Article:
SEC adopts foreign government payment disclosure requirement

The US Securities and Exchange Commission voted to adopt a requirement for US oil and gas and other extractive industries to report payments to foreign governments. The 2-1 vote adds a new provision, Section 13(q), to the 1934 Securities Act under Section 1504 of the 2010 Dodd-Frank Financial Reform Act.

The American Petroleum Institute strongly criticized the Aug. 22 action. “The rules will give foreign oil and natural gas companies access to confidential, proprietary information that they could use against US companies when competing for crucial energy resources around the globe,” API Chief Economist John C. Felmy said. “State-owned foreign firms could plunder this information to help them determine the strategies and resource levels of their US rivals.”

He continued, “Unfortunately, disclosure would not be a two-way street. State-owned foreign companies would have to reveal nothing and might even be favored for projects in host countries reluctant to have financial information disclosed.”

Proponents argued that the provision, introduced as an amendment by US Sens. Richard G. Lugar (R-Ind.) and Benjamin L. Cardin (D-Mo.) when Congress was formulating the Dodd-Frank law, would help address the so-called “resource curse” in countries suffering from oil, gas, and mineral revenue corruption and mismanagement.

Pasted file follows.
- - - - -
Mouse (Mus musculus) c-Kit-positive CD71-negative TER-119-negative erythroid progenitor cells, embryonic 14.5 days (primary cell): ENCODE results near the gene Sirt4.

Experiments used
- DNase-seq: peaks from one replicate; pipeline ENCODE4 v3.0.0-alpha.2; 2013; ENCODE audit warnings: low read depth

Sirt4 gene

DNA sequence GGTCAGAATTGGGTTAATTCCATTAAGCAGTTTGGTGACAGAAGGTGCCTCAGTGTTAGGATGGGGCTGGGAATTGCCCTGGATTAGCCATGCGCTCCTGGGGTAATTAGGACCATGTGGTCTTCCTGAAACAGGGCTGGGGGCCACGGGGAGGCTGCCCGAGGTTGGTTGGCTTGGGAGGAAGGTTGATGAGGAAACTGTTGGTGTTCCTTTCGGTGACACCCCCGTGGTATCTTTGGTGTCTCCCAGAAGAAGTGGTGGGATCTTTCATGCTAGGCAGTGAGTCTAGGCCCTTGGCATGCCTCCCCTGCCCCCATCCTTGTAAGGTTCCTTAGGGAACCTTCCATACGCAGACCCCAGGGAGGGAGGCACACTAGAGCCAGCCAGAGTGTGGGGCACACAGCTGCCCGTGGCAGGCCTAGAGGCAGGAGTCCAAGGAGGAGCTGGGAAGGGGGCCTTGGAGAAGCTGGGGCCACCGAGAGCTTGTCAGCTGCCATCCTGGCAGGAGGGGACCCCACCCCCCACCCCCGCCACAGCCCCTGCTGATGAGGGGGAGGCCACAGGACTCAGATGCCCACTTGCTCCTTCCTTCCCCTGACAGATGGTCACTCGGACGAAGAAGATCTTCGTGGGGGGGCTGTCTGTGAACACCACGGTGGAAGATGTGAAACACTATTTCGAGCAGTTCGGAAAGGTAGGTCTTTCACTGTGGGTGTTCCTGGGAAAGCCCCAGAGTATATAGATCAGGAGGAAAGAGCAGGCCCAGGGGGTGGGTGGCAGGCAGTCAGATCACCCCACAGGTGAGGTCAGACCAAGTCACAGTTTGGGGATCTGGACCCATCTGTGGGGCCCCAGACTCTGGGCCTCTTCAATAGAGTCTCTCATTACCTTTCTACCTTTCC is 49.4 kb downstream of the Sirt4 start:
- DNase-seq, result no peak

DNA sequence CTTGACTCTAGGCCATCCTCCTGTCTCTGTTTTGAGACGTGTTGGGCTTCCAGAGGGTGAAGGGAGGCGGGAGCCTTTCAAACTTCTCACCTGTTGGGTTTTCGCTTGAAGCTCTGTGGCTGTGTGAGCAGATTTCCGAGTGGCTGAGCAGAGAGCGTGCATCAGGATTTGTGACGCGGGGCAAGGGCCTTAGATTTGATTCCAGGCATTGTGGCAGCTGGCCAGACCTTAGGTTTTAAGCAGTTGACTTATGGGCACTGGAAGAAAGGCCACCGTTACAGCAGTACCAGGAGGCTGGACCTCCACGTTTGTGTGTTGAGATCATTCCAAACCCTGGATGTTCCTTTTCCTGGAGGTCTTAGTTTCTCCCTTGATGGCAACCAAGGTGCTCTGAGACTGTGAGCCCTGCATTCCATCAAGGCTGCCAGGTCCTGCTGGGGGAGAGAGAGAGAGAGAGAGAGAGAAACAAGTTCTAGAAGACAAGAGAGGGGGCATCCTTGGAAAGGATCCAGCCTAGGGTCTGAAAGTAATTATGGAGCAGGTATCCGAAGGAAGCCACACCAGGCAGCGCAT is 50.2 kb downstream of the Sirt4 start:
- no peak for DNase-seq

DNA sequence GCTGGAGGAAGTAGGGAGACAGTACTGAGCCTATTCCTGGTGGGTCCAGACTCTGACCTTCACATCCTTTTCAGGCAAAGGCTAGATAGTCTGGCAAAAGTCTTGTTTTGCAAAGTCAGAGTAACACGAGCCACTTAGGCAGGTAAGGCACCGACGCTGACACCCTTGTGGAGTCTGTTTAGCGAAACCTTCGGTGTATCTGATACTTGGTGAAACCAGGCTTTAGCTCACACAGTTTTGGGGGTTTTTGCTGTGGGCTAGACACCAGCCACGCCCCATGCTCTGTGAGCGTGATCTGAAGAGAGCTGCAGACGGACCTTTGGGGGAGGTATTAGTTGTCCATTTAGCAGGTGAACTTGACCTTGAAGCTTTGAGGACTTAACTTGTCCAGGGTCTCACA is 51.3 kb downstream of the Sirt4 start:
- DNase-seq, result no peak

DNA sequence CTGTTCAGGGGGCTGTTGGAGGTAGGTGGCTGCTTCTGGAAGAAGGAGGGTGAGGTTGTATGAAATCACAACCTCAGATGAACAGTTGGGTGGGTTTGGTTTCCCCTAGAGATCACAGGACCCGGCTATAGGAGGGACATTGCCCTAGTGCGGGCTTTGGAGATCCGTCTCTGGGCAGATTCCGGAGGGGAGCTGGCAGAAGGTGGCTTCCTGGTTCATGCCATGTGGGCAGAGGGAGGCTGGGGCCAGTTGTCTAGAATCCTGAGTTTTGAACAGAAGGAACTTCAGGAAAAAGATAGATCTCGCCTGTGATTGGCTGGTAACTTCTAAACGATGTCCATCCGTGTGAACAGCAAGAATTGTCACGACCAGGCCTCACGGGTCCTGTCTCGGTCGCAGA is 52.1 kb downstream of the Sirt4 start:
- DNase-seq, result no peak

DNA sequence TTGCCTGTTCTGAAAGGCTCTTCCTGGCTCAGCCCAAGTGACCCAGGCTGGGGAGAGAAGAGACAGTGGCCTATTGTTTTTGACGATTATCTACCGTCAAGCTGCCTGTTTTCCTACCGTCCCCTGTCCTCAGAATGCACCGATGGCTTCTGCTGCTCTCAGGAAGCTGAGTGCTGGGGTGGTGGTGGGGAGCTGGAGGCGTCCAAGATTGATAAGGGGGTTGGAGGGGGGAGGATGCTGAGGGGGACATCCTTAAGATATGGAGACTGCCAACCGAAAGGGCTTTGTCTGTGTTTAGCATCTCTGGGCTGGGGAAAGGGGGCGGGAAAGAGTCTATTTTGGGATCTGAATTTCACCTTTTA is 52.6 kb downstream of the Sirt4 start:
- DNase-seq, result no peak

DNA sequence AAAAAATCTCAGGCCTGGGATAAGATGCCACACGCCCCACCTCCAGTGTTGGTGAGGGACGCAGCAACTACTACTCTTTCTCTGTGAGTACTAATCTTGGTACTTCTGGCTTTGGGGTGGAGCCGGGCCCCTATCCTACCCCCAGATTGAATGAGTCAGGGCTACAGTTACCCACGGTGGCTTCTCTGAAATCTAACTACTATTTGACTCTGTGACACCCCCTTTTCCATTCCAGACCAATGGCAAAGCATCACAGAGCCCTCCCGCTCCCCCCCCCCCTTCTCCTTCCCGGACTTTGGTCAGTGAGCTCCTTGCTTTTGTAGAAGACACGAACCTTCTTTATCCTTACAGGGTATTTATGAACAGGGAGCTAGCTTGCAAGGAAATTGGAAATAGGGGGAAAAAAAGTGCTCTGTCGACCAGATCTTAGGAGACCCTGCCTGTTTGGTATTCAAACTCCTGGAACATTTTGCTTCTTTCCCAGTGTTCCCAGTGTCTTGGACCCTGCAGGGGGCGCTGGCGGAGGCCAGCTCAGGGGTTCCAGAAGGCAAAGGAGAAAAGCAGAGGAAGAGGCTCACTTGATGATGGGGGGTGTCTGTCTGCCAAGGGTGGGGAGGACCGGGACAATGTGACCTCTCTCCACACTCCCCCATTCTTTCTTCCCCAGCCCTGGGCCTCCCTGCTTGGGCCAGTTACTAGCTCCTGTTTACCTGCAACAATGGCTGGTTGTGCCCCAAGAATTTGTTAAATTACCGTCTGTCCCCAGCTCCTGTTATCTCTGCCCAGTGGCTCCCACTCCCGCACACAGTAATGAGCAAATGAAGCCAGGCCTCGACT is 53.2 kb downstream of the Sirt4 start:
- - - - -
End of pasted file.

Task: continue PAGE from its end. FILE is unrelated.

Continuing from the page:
It would require 90% of the largest publicly traded international oil companies and many of the top international mining companies to disclose payments for each project and each country as part of their annual financial reports to the SEC, according to Oxfam America, an international relief and development organization which supported the provision.

“While we welcome the SEC’s rules that will finally bring section 1504 into effect, the devil is in the details,” said Ian Gary, senior policy manager with Oxfam America’s oil, gas, and mining campaign. “We’re in the process of thoroughly analyzing the rules to determine whether they adhere to the statutory requirements and congressional intent.”

The requirement isn’t necessary, Felmy contended, saying, “A better solution is the Extractive Industries Transparency Initiative approach, which requires that all oil and gas companies operating in a country disclose payments made to that government.”

Contact Nick Snow at nicks@pennwell.com.

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